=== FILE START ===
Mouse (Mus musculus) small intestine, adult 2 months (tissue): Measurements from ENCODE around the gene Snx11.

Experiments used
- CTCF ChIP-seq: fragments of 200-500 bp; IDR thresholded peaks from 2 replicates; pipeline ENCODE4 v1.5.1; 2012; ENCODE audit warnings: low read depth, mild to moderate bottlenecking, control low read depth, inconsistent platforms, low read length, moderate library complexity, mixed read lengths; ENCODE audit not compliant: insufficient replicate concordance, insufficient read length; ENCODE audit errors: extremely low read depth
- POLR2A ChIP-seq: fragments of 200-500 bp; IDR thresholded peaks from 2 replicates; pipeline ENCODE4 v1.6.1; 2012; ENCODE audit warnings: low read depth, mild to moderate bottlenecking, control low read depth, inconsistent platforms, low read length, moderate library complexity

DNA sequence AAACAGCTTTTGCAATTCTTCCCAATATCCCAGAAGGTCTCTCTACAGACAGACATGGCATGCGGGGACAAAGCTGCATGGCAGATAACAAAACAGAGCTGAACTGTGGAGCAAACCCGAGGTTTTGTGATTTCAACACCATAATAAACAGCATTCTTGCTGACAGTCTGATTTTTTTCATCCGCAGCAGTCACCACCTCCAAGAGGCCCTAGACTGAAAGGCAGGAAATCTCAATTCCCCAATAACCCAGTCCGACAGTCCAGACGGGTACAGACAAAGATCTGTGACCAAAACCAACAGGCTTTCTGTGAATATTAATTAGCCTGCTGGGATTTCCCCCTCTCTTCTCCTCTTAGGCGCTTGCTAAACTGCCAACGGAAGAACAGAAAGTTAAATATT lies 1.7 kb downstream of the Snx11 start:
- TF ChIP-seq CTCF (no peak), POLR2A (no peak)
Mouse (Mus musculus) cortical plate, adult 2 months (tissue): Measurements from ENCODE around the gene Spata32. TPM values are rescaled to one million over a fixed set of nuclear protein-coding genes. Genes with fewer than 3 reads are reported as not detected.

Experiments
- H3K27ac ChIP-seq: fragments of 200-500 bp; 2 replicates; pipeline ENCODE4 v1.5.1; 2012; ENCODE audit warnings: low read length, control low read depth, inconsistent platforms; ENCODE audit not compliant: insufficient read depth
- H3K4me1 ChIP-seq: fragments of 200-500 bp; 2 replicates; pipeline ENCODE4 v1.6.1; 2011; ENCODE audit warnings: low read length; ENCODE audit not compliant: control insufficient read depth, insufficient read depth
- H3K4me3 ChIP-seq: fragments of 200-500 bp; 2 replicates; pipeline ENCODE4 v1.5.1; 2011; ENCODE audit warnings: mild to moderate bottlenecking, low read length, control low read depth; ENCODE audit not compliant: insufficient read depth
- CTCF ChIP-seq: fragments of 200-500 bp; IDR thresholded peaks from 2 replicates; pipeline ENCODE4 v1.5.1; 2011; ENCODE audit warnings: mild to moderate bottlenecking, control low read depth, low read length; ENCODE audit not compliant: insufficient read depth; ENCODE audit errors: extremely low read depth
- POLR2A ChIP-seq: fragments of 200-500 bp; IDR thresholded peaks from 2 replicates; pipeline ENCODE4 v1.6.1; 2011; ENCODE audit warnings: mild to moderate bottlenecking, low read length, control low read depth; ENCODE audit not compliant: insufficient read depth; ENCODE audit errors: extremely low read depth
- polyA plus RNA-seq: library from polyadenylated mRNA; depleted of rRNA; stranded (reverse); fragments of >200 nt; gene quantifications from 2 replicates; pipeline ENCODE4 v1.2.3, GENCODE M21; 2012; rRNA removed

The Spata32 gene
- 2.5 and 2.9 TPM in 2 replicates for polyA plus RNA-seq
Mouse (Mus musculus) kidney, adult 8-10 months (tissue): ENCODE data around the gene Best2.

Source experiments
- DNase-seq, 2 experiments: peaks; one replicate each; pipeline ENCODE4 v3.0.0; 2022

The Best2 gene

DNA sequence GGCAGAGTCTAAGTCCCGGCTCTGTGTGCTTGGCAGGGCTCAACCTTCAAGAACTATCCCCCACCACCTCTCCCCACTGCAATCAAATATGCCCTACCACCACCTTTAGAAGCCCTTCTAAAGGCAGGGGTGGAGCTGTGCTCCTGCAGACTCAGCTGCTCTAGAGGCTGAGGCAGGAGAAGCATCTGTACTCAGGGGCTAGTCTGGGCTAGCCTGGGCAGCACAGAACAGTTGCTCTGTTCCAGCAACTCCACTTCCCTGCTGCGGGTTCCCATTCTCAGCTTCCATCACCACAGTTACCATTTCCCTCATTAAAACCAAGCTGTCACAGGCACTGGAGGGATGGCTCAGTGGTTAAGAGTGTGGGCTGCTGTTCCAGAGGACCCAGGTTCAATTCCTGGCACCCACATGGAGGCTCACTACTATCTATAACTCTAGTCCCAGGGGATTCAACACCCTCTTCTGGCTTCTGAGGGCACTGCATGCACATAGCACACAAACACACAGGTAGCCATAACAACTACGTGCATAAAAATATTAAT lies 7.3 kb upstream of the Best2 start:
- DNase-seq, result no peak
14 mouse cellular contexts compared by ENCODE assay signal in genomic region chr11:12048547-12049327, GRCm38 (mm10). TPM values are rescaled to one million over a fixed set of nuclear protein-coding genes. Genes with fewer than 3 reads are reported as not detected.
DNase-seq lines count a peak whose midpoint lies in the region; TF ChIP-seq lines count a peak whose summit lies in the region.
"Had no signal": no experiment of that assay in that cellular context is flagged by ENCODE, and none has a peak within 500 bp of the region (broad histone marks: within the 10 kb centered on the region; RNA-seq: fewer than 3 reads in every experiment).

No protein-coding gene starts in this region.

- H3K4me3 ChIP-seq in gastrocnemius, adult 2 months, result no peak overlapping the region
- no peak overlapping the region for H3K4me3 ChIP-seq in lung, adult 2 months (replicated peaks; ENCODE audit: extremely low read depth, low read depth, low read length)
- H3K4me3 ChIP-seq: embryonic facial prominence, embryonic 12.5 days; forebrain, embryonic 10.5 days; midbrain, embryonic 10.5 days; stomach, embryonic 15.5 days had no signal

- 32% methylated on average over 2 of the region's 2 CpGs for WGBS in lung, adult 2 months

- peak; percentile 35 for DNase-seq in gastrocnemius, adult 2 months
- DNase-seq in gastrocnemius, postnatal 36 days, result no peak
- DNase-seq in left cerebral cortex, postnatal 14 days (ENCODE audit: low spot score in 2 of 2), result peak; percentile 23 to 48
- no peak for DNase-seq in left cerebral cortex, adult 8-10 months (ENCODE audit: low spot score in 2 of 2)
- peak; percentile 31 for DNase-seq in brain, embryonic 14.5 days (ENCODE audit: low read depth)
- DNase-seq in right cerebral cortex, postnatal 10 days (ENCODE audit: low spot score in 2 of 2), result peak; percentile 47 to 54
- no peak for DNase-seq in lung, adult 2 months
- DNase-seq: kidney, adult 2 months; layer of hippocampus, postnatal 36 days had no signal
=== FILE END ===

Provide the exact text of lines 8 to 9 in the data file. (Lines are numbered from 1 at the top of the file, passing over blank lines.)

Experiments
- H3K27ac ChIP-seq: fragments of 200-500 bp; 2 replicates; pipeline ENCODE4 v1.5.1; 2012; ENCODE audit warnings: low read length, control low read depth, inconsistent platforms; ENCODE audit not compliant: insufficient read depth